Studying plant displays, I saw that tar-paper plant bands were another standard. So I stocked them. Also, I obtained a few flats. Also, I bought a supply of pot labels, the four-inch painted ones, upon which to write the plant variety. When the season opened, I was ready for business and in no time at all I had no plants, but did have a small handful of money.
I WAS now it full fledged carnation grower. As such, I decided that the next season I would root at least 5,000. Of course, in the meantime I had materially increased my stock of mother plants. And that year, five years ago, 5,000 plants were rooted. And what's far more to the point, everyone was sold.
During the intervening years, my number of mother plants increased annually. Four years ago a wholesaler contacted me and was ready to do business. And we did. It was nice business, in that no soliciting or delivery was involved. Each year my sales grew, with the wholesaler taking more each season. Last year I rooted about 40,000. This year I expect to make it 50,000.
Last summer I decided that a new plan would give me more net profit. Here in Southern California one of the largest national department store operators (Sears, Roebuck) have about twenty stores. With only one exception, each also houses a very up-to-date nursery. To go back for a moment, I have never sold my blooms, as it occupied all my time to care for my plants. Blooms I gave by the armful to neighbors and close friends. With an absolutely new idea, I presented myself to the head buyer for all the nurseries operated by this company.
I explained to him that I had a new idea in carnation plant selling. I would furnish blooms with every flat sold. In other words, a bunch of blooms would attract attention. But the main idea was that anyone would be more apt to buy, if she—or he, could get an eyeful of the blooms a certain plant would produce.
He made no attempt to conceal the fact that the plan interested him, and proved it by asking my price. My wholesale price had always been 12½ cents per plant, but I felt that under my plan, I was entitled to 17½ cents. That was my quotation. He agreed by stating that he would send a bulletin to every nursery manager, giving each the authority to stock my plants.
And each did. I obtained the services of an old friend, who was a born saleswoman. The orders were telephoned to me and she delivered and followed up each one. Believe me, we were kept busy with a most unexpected demand, all of which proves that new ideas are profitable, whether you're selling gopher traps or registered prize Carnations. I expect to sell 20,000 plants this spring through this chain of stores.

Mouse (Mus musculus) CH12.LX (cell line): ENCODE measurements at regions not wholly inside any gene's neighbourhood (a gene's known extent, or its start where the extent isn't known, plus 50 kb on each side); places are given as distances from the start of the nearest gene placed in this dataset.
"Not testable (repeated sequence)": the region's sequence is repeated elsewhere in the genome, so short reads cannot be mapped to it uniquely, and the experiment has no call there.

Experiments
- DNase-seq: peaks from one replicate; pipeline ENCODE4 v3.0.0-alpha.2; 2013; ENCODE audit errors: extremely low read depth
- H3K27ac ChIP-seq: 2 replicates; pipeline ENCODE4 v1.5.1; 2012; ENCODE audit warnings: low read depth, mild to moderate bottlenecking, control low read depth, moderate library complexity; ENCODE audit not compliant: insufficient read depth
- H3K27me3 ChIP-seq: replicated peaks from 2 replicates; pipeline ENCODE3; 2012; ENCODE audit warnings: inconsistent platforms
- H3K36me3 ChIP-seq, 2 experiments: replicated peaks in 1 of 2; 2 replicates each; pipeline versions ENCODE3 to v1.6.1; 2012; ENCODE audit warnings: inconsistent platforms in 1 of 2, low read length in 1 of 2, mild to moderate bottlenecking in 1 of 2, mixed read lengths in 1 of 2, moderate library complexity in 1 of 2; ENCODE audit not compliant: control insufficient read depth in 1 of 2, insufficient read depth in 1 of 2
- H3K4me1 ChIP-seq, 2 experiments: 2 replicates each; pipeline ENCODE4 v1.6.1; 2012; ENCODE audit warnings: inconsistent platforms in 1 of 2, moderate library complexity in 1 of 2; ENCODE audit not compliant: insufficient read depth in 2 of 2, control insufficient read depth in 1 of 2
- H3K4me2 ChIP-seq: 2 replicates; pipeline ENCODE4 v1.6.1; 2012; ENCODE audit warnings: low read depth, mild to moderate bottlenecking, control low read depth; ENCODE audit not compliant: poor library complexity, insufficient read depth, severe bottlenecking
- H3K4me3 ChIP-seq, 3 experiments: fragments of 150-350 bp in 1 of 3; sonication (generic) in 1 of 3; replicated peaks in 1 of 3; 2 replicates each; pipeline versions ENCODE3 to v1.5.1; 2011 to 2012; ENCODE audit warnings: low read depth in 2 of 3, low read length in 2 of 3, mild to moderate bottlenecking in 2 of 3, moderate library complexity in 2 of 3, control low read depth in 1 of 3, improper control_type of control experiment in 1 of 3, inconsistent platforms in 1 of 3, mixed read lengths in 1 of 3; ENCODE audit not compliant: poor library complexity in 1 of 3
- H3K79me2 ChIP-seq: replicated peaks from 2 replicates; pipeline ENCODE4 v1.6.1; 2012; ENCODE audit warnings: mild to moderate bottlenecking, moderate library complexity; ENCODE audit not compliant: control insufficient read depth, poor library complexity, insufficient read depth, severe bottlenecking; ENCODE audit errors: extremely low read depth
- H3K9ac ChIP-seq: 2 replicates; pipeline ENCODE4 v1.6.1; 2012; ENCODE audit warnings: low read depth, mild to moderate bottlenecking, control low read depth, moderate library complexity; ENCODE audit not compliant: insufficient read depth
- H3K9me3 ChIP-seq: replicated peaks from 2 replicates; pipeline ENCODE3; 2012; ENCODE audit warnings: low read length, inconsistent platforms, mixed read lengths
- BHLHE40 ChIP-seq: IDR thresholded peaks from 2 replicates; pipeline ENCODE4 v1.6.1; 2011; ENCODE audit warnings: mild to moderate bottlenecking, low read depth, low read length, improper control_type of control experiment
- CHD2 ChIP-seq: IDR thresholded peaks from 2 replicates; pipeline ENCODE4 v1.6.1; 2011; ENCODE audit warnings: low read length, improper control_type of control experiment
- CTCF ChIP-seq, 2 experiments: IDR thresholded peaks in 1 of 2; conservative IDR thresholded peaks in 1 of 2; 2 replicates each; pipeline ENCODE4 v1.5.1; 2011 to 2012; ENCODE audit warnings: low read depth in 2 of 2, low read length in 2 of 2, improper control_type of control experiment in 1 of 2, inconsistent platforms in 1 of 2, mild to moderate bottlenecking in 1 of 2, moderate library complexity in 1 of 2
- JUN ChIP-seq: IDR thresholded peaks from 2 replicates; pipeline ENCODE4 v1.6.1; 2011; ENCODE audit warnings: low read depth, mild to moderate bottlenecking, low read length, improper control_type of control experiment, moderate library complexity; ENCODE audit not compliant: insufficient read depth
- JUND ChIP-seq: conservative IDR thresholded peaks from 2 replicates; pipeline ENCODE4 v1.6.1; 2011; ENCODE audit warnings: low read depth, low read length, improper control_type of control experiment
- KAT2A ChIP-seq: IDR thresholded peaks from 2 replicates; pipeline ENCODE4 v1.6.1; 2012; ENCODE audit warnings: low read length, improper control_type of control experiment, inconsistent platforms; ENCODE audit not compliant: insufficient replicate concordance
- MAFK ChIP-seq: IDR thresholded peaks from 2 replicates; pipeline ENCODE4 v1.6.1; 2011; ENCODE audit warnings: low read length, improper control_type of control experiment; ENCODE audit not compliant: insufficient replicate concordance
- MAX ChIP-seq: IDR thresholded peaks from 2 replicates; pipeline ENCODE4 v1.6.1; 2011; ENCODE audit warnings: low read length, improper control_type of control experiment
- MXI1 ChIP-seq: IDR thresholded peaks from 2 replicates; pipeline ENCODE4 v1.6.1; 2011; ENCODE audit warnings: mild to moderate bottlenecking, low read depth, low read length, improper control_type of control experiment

SPEAKING GENERALLY, registered prize carnations are little known in the average area. Further, florists usually carry only reds, whites and pinks. In this way, the general public does not know that there are scores of shades of all colors, also contrasting edges, as well as pencilling and overlays. To prove this point, a highly educated college graduate once questioned my statement that there are yellow carnations. Later, I showed her a Miller Yellow and she wanted to know how I dyed it. Her carnation education was completed when I held before her astonished eyes a Mercury, a Mrs. Bibby and a Betsy.
So that you may share in this woman's astonishment of these three outstanding varieties, descriptions are necessary. The first mentioned is a large white bloom, in which the pencilling is soft rose in color. Pencilling consists of lines, varying in width from faint to wide and heavy, extending from the center of the bloom to the tips of the petals. Mercury is surely a genuine beauty!
Mrs. Bibby is also pencilled, but much more heavily. The bloom base is medium saffron, the heavy, wide pencilling deep red. Eye arresting, to say the least!
Betsy is a real prize. The basic color is white, but the wide, close pencilling is deep claret, the lines of which are so close together that it often requires a second look to learn that behind the pencilling there is a white background. Yes, each of these three is a genuine prize variety.
To most people, the unusual registered carnations occasionally seen in high class florists' shops, lead them to think that the growing of them is a hidden art, attained only after years of experience. And it may be that the florist is of the same opinion. In reality, the growing is simple, when practiced with a general idea of the necessary culture, combined with a generous supply of common sense and an inborn desire for accomplishment.
Note: To account for inflation, multiply prices by 8 to 10.